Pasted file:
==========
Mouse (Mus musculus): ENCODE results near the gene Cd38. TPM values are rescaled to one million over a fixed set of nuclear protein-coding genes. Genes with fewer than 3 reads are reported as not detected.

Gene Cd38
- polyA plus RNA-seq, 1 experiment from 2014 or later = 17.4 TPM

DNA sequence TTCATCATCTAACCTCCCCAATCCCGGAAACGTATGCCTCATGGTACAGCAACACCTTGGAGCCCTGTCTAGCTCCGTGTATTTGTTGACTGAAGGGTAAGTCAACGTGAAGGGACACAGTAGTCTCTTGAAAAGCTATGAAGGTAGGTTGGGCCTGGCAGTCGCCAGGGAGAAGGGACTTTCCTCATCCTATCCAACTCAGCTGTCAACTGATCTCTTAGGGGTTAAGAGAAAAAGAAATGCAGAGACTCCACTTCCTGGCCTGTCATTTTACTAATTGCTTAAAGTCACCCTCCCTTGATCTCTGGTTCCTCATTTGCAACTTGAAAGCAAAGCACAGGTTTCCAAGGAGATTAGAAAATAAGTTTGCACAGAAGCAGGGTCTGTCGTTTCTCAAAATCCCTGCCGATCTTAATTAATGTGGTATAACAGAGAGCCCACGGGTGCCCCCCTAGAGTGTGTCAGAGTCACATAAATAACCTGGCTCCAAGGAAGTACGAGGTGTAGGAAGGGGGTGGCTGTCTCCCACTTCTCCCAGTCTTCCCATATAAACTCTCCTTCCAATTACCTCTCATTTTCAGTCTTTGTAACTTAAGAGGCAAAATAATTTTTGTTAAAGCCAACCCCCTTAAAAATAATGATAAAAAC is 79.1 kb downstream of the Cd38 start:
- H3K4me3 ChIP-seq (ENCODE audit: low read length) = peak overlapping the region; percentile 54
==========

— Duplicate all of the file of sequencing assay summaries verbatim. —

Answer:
Mouse (Mus musculus): ENCODE results near the gene Cd38. TPM values are rescaled to one million over a fixed set of nuclear protein-coding genes. Genes with fewer than 3 reads are reported as not detected.

Gene Cd38
- polyA plus RNA-seq, 1 experiment from 2014 or later = 17.4 TPM

DNA sequence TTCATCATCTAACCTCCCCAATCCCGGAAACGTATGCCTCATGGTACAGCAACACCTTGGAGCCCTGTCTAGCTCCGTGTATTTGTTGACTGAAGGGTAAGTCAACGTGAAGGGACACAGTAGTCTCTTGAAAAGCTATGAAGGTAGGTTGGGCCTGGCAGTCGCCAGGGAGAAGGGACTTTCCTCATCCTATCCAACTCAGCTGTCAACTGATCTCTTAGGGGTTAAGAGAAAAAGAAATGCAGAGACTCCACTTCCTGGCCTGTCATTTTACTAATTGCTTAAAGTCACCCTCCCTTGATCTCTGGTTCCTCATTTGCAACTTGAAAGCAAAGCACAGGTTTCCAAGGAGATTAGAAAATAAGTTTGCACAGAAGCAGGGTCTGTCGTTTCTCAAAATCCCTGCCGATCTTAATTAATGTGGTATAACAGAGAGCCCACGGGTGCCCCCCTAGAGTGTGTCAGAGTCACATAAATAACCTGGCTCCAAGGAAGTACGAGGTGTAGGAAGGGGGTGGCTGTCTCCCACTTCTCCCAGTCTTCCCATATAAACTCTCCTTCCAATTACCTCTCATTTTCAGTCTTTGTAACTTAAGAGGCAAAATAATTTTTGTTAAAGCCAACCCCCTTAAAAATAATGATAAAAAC is 79.1 kb downstream of the Cd38 start:
- H3K4me3 ChIP-seq (ENCODE audit: low read length) = peak overlapping the region; percentile 54